Mason v. Montgomery Data, Inc.
967 F.2d 135 (5th Cir. 1992)
Mason did a lot of research on
real estate data, and compiled all of the research into a map, which he
sold. Montgomery Data took Mason's map, traced Mason's map and turned it
into their own map, which they sold.
Mason sued Montgomery Data for
Montgomery Data argued that
all of the information contained on the map was publicly available.
There was nothing in the map that was created by Mason, or represented
any originality on his part. Therefore the map was not copyrightable.
The Trial Court found for
Montgomery Data. Mason appealed.
The Trial Court found that
since a map was based on factual data, there was only one possible way to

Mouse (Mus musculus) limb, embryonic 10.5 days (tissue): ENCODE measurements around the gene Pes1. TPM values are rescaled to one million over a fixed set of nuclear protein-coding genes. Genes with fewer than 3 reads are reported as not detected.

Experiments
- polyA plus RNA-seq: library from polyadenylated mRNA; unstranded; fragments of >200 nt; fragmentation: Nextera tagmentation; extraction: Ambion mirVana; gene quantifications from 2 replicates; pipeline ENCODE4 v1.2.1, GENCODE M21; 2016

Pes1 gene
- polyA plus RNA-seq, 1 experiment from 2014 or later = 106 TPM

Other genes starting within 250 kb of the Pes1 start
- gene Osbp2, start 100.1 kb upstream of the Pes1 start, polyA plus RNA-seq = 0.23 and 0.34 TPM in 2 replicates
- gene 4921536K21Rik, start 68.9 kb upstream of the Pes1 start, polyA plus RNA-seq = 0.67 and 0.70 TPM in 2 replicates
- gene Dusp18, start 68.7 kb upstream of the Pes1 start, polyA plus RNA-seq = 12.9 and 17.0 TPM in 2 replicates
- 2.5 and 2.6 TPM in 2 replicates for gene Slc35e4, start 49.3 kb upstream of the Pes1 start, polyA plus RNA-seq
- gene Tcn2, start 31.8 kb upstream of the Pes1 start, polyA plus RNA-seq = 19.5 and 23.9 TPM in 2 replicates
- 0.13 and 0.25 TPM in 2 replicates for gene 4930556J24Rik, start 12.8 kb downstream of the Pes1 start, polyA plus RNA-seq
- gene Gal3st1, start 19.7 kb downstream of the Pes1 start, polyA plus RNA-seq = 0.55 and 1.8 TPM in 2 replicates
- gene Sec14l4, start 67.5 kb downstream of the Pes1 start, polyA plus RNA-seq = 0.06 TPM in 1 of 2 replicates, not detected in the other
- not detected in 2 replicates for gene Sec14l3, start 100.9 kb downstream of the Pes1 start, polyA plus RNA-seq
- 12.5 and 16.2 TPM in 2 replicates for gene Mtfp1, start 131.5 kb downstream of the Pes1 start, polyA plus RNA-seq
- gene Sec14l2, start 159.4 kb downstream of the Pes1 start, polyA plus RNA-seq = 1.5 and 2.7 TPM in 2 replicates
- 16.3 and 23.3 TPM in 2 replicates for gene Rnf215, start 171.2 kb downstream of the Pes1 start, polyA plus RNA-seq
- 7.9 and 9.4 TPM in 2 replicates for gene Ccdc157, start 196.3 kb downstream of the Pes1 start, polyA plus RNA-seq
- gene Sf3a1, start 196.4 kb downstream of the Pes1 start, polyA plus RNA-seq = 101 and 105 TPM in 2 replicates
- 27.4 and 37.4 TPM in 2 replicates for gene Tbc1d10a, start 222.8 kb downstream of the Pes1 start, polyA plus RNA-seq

draw it, so it did not embody the creativity required for a copyright.
The Appellate Court reversed.
The Appellate Court found
that maps can be drawn in a variety of ways, and can contain various
levels of data. Therefore they are a creative expression worthy of
The Court looked to Feist
Publications, Inc. v. Rural Telephone Service Co., Inc. (499 U.S. 340 (1991)), and found that
compilations of factual data are copyrightable if the author's selection,
coordination, and arrangement of the information depicted are
sufficiently creative to qualify as a creative expression.